Tuesday, May 08, 2012

German media responds to ‘Super Sunday’



Following Sunday's elections in which French and Greek voters were able to have their say on their governments’ handling of the eurozone crisis, which as we’ve covered in our daily press summary, was unequivocally negative. Given the position that Germany will adopt will be the single most important factor in determining the future of the eurozone, we thought it would be worth taking a closer look at the reaction in the German press to the weekend’s results.

Starting off with Bild, Germany (and Europe’s most widely-read paper), the paper’s Greece correspondent Paul Ronzheimer argues that:
 “In a democracy, each voter has the right to decide freely. And no one wants to deny the Greeks this right. But a free choice can have consequences… About two-thirds of Greeks want to stay in the eurozone. But at the same time, they chose to vote for radical parties that reject all that is required for this membership: savings and reforms. Germany and the EU desperately need a Plan B: How can the eurozone best continue on without Greece?”
Moving onto FAZ, we have economics editor Holger Steltzner, a well established austerity hawk arguing in a piece entitled “Merkel fights alone” that:
“How do you deal with a country that firstly swindled access to the euro, then plunged the EU into an existential crisis, and then cast two-thirds of votes for radical parties that deny austerity?” 
 On Hollande, Steltzner is slightly more restrained, if still pessimistic:
“Merkel takes the debt brake seriously, Hollande does not want to submit to any rule to curb the deficit. When Merkel speaks of growth, she means structural reforms to loosen restraints on the labour or manufacturing markets. About the beneficial effects of competition (the fruits of which the German economy is currently reaping) Hollande speaks barely a word.” 
This gloomy take is also shared by the Die Welt’s foreign affairs editor Clemens Wergin who argues the election results are triumph of denial over reality, and the embodiment of “old Europe”:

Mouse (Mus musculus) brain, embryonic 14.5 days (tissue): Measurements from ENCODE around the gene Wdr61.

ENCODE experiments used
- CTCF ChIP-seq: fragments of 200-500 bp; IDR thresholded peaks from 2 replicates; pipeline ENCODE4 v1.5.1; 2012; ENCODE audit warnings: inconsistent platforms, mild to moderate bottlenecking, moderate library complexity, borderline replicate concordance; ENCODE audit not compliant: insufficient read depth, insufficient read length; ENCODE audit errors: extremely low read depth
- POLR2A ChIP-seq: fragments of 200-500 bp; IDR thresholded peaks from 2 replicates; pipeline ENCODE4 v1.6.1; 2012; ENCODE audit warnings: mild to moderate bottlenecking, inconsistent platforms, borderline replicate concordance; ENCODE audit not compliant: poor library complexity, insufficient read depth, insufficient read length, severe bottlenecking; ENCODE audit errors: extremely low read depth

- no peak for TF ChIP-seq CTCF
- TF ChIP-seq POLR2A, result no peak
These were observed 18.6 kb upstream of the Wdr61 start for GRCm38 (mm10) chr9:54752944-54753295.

“Greek and French voters have rebelled against what they perceive as German savings and reform diktats. This is however unfair when measured against the significant risks and liabilities which Germany has taken on in order to save the EU’s problem countries from bankruptcy. Likewise Germany’s fiscal capacity is significantly overestimated by those who think that Berlin should commit even more money towards Europe-wide stimulus programmes.”
Wergin continues by saying:
“While Italian PM Mario Monti is trying to implement real reforms and in the longer term adopt German-style austerity politics, it seems Hollande does not realise the enormous need for reforms that the eurozone’s problem countries are procrastinating over… Europe could cope with an irresponsible Greece committing suicide in the eurozone. Some would even welcome it. However a France that loses the confidence of financial markets would be the worst case scenario for the euro - and for Europe.”
However others strike a slightly more optimistic tone, with Die Zeit’s Gerd Appenzeller arguing that:
“In Greece, as in France, the desire is now for more growth in lieu of cuts, regardless of where the credit comes from… Francois Hollande will, nevertheless, be committed to European integration and Franco-German strength, like all other French presidents before him. In spite of this, he is not likely to make concessions with the fiscal compact and austerity plans. Indeed, Greece poses even more of a problem with its intentions to discontinue further cuts which would mean that it could be imminently bankrupt. This would ultimately endanger Greece more than the rest of Europe.” 
 Meanwhile, Handelsbaltt’s EU correspondent Ruth Berschens argues that:
“If the second largest EU state were to veer from the path of savings and reform, then the monetary union would come into its heaviest existential crisis yet. However, it does not appear that Hollande would so lightly put the euro, the most important legacy of his political mentor François Mitterrand, at risk.”
All in all then the Germans are not hitting the panic button just yet, although arguably many are clearly worried that Merkel risks becoming politically "isolated", a concept we think is far too simplistic in the context of European politics (see here and here for examples). However, it is certain that following the French and Greek results, the road ahead for the eurozone rescue is looking more bumpy than only a few days ago.


1 comment:

christina Speight said...

One of the most bizarre aspects of the Greek voters' decisions is that they detest all that the Euro and the EU are doing to them but they want to keep the euro. It's like a mediaeval prisoner trying to escape without wanting first to remove his ball and chain.

Greece - above all - and the EU in general will never solve this crisis caused by the euro as long as they have incompatible economies tied together with one exchange rate.

This is so blindingly obvious that a child can understand it (I've tried !!!] Why cannot these purblind politicians across Europe see it ???